Dry skin? Redness? Weirdly, adjusting skin’s temperature could help you deal


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When dealing with temperatures, you’re often playing a game of opposites. Hot AF outside? Wear less clothing and keep a cooling face mist on hand. When it’s freezing, on the other hand, you might want to layer up sweaters and also serums underneath thick moisturizers to keep the dry, cold air out. And really bizarrely, using this same temperature logic, you can help to address certain skin-care concerns as they arise.

The A-ha moment occurred when I was getting a facial from superstar celebrity esthetician and founder of Spa Radiance Angelina Umansky, who applied the time-tested cold spoons to my complexion, which was afflicted with redness. In the same way that cold helps to battle inflammation-provoked puffy eyes, so too, does it work on inflammation-induced redness. “I love using cold,” says Umansky. “I’ve noticed the skin brightens up better when it’s cold compared to when it’s warm. You want to get inflammation out.”

“The skin brightens up better when it’s cold compared to when it’s warm.” —Angelina Umansky

It’s kind of like when you ice body parts after a hard workout to get rid of lingering inflammation…only you’re doing so for the sake of your skin. And this goes beyond the spa. “Wash with cooler water and take a not-so-hot shower—your skin will react better,” says Umansky. “Any time people breakout, it’s always a good rule to take the heat out because there’s a lot of heat in the skin. It’s about cooling it down.”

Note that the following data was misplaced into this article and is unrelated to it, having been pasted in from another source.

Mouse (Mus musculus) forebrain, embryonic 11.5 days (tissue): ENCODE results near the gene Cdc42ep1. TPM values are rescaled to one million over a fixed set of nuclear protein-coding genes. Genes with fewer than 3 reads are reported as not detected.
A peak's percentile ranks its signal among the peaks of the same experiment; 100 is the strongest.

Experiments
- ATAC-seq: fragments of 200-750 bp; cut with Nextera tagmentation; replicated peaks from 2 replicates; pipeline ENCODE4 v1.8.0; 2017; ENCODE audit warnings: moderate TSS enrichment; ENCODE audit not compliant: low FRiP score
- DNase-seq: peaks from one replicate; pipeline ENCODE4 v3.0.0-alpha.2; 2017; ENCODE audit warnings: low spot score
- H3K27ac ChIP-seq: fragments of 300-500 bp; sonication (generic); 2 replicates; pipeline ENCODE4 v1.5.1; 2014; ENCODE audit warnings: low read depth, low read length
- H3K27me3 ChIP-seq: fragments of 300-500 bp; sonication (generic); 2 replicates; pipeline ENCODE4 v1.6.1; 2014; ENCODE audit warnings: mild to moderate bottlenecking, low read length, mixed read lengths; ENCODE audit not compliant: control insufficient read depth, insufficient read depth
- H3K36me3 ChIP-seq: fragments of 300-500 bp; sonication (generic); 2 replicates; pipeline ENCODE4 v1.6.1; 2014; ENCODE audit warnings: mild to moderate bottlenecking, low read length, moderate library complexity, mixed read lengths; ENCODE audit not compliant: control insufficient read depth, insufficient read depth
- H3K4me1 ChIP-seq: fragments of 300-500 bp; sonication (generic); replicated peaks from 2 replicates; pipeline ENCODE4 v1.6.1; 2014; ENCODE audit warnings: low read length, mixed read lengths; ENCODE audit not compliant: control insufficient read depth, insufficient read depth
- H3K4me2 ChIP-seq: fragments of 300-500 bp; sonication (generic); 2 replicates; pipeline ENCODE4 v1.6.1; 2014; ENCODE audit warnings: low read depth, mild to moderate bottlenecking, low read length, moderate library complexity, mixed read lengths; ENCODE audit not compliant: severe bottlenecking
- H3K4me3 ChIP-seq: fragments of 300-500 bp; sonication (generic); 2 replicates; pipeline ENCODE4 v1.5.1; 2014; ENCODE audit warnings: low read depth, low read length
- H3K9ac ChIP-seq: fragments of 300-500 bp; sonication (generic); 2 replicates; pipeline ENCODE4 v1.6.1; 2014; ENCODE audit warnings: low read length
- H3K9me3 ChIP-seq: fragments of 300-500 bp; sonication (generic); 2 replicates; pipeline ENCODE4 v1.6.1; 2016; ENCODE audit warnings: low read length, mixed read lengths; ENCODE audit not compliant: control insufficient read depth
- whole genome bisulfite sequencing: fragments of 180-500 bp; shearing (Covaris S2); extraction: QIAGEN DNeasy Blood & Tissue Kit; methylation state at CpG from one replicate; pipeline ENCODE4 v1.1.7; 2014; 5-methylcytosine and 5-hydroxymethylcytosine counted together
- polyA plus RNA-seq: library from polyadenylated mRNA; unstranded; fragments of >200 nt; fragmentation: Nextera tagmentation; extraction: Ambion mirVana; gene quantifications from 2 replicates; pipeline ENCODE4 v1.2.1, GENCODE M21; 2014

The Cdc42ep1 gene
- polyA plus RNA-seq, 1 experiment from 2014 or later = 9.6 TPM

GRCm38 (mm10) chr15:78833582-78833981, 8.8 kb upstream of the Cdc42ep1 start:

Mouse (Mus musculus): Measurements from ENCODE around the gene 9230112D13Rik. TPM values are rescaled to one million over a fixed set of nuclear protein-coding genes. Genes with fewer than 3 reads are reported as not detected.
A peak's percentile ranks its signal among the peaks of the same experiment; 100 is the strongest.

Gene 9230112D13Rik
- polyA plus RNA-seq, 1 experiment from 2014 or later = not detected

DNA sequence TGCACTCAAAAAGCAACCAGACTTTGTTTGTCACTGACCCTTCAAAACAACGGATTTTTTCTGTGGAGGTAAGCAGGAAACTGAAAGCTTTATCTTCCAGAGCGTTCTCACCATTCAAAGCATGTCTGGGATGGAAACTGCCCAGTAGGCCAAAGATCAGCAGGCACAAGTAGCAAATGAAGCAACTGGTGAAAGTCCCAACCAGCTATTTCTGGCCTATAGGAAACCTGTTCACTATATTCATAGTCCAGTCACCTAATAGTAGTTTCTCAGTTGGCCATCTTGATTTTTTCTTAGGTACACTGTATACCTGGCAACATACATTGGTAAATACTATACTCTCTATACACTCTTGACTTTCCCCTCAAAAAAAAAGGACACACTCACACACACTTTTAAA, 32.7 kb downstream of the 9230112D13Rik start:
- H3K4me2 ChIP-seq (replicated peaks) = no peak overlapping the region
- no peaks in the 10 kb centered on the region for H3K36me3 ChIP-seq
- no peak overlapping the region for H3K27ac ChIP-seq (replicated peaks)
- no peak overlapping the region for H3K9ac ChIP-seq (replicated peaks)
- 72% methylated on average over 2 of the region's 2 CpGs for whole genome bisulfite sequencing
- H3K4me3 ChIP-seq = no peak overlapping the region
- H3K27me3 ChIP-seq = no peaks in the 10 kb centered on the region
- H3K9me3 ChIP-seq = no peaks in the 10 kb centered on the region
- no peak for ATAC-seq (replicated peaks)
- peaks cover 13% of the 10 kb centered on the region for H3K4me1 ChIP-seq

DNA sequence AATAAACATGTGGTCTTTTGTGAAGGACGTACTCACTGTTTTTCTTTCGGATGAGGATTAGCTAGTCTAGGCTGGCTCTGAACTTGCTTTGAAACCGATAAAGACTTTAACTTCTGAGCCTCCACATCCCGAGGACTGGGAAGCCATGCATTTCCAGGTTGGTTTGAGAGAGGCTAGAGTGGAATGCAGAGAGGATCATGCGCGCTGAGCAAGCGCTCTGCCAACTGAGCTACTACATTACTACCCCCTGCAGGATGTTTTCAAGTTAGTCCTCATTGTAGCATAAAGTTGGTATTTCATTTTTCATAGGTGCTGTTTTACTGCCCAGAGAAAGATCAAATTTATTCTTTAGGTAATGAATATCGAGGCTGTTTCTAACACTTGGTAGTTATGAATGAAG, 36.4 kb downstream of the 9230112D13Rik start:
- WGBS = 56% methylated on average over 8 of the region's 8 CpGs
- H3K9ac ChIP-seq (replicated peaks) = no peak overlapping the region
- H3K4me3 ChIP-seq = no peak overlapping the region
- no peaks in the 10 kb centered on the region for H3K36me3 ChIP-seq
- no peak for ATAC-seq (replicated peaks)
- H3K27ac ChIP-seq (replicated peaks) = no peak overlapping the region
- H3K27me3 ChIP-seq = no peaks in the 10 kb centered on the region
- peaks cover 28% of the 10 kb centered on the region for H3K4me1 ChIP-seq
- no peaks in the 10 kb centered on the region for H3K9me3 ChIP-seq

You can do so with cold spoons (like she used on me) or jade rollers (pro tip: keep them in the fridge). “I also recommend cucumber, especially when you keep it in the fridge,” she recommends. “It’s incredible to use because it has an antiseptic property and you just slice it up and put it all over your skin—it’s really soothing and helps with puffiness.”

On the other end of the spectrum, if your complexion’s experiencing dryness, you may want to introduce some heat. “If someone has dry skin, I’ll say to use warmer things because warmth actually brings blood circulation to the skin,” says Umansky. “When somebody’s really dry I’ll use a hot compress and then a really thick face mask, and then steam it so it really melts into the skin. But I won’t do it on people who tend to breakout.” Just in time for winter…full steam ahead.

Other ways to deal with a parched complexion include slathering on a hyaluronic acid serum and put on one of these dermatologist-recommended chapped lip balm treatments

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